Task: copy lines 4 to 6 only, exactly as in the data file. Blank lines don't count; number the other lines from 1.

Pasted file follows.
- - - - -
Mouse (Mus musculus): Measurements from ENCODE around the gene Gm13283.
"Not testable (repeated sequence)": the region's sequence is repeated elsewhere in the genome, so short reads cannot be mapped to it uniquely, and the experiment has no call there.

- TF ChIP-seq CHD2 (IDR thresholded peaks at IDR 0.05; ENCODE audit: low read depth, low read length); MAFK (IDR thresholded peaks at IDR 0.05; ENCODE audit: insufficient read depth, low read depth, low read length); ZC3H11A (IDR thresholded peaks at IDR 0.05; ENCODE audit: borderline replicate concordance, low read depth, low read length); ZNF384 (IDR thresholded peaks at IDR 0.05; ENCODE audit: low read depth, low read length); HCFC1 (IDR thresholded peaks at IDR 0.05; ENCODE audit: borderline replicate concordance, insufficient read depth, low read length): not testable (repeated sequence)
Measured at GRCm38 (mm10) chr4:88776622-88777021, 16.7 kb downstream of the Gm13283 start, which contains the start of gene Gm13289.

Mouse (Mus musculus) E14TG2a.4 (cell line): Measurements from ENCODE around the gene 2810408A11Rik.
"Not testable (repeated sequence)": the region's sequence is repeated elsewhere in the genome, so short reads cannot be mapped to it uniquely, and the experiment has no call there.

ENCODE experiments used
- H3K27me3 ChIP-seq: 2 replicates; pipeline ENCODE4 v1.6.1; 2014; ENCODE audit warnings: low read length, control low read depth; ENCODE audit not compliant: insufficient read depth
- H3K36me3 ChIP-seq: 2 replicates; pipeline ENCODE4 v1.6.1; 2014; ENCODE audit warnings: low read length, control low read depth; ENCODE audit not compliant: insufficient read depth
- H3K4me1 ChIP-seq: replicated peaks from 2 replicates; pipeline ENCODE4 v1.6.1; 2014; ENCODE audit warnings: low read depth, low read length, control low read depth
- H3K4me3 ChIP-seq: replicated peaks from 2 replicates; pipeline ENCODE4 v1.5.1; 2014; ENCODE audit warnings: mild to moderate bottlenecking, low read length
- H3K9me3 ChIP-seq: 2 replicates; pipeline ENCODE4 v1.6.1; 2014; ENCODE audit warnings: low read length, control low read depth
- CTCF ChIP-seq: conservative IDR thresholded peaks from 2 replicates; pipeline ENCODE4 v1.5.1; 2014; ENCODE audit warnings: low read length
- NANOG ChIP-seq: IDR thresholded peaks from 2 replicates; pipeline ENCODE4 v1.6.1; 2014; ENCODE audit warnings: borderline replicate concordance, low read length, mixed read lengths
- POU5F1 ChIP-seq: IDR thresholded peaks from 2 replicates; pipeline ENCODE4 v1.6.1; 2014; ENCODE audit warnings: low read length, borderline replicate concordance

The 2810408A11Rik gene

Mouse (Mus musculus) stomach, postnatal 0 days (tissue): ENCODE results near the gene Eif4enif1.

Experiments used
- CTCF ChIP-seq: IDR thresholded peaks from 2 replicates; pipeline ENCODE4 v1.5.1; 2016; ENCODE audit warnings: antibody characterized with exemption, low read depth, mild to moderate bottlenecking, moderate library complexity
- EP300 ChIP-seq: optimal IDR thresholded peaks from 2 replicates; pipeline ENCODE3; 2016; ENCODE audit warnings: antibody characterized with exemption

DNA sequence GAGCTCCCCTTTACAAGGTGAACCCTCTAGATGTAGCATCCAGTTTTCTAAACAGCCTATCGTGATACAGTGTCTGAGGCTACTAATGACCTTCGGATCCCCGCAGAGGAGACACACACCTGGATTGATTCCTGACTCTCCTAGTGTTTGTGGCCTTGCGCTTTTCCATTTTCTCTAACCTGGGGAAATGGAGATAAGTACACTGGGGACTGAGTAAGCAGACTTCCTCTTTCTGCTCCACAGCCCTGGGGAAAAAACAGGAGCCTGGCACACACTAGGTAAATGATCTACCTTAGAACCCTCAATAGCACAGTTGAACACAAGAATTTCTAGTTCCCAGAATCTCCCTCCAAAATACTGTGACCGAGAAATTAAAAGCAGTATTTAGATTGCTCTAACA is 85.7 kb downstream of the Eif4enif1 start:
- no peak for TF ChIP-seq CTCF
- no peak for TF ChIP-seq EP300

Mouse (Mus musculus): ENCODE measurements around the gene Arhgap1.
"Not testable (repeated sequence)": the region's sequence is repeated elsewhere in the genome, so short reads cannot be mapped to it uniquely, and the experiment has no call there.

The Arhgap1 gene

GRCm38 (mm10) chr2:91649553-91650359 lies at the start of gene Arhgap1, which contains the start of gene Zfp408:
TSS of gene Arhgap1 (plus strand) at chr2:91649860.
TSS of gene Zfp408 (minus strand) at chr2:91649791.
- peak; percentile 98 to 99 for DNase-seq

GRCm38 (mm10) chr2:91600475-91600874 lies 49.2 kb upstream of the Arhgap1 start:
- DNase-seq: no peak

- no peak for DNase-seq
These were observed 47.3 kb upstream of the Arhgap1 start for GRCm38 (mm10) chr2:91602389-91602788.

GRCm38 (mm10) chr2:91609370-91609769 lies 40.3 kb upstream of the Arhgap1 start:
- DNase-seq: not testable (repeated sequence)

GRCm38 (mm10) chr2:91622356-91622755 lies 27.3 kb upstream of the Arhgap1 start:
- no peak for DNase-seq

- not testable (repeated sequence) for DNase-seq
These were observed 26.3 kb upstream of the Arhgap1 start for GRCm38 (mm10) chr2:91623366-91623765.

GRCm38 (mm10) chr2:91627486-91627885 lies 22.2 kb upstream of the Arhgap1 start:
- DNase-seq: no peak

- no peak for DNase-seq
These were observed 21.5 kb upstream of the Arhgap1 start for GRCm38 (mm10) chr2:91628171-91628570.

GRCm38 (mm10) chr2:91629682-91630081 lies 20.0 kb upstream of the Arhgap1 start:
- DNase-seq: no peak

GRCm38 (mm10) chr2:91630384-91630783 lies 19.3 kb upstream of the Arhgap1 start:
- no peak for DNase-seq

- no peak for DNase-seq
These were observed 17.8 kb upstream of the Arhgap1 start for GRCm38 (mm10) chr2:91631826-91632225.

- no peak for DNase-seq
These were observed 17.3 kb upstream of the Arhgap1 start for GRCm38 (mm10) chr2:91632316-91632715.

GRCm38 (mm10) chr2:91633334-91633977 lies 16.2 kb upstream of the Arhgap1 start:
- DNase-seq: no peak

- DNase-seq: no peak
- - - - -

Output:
Measured at GRCm38 (mm10) chr4:88776622-88777021, 16.7 kb downstream of the Gm13283 start, which contains the start of gene Gm13289.

Mouse (Mus musculus) E14TG2a.4 (cell line): Measurements from ENCODE around the gene 2810408A11Rik.
"Not testable (repeated sequence)": the region's sequence is repeated elsewhere in the genome, so short reads cannot be mapped to it uniquely, and the experiment has no call there.